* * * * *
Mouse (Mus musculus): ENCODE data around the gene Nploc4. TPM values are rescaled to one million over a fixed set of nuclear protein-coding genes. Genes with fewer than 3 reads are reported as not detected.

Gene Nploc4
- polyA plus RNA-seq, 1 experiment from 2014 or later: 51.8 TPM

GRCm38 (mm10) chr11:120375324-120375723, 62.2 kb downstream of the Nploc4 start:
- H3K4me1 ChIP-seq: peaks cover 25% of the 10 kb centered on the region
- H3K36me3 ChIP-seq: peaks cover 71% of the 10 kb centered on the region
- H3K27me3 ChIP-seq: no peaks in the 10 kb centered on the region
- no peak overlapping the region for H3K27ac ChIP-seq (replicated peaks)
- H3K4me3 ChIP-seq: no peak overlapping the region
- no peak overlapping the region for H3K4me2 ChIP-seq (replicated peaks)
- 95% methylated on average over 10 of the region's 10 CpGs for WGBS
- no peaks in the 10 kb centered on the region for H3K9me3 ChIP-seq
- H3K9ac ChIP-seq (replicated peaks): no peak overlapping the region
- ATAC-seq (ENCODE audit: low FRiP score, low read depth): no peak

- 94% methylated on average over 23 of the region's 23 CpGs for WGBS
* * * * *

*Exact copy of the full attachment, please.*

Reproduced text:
Mouse (Mus musculus): ENCODE data around the gene Nploc4. TPM values are rescaled to one million over a fixed set of nuclear protein-coding genes. Genes with fewer than 3 reads are reported as not detected.

Gene Nploc4
- polyA plus RNA-seq, 1 experiment from 2014 or later: 51.8 TPM

GRCm38 (mm10) chr11:120375324-120375723, 62.2 kb downstream of the Nploc4 start:
- H3K4me1 ChIP-seq: peaks cover 25% of the 10 kb centered on the region
- H3K36me3 ChIP-seq: peaks cover 71% of the 10 kb centered on the region
- H3K27me3 ChIP-seq: no peaks in the 10 kb centered on the region
- no peak overlapping the region for H3K27ac ChIP-seq (replicated peaks)
- H3K4me3 ChIP-seq: no peak overlapping the region
- no peak overlapping the region for H3K4me2 ChIP-seq (replicated peaks)
- 95% methylated on average over 10 of the region's 10 CpGs for WGBS
- no peaks in the 10 kb centered on the region for H3K9me3 ChIP-seq
- H3K9ac ChIP-seq (replicated peaks): no peak overlapping the region
- ATAC-seq (ENCODE audit: low FRiP score, low read depth): no peak

- 94% methylated on average over 23 of the region's 23 CpGs for WGBS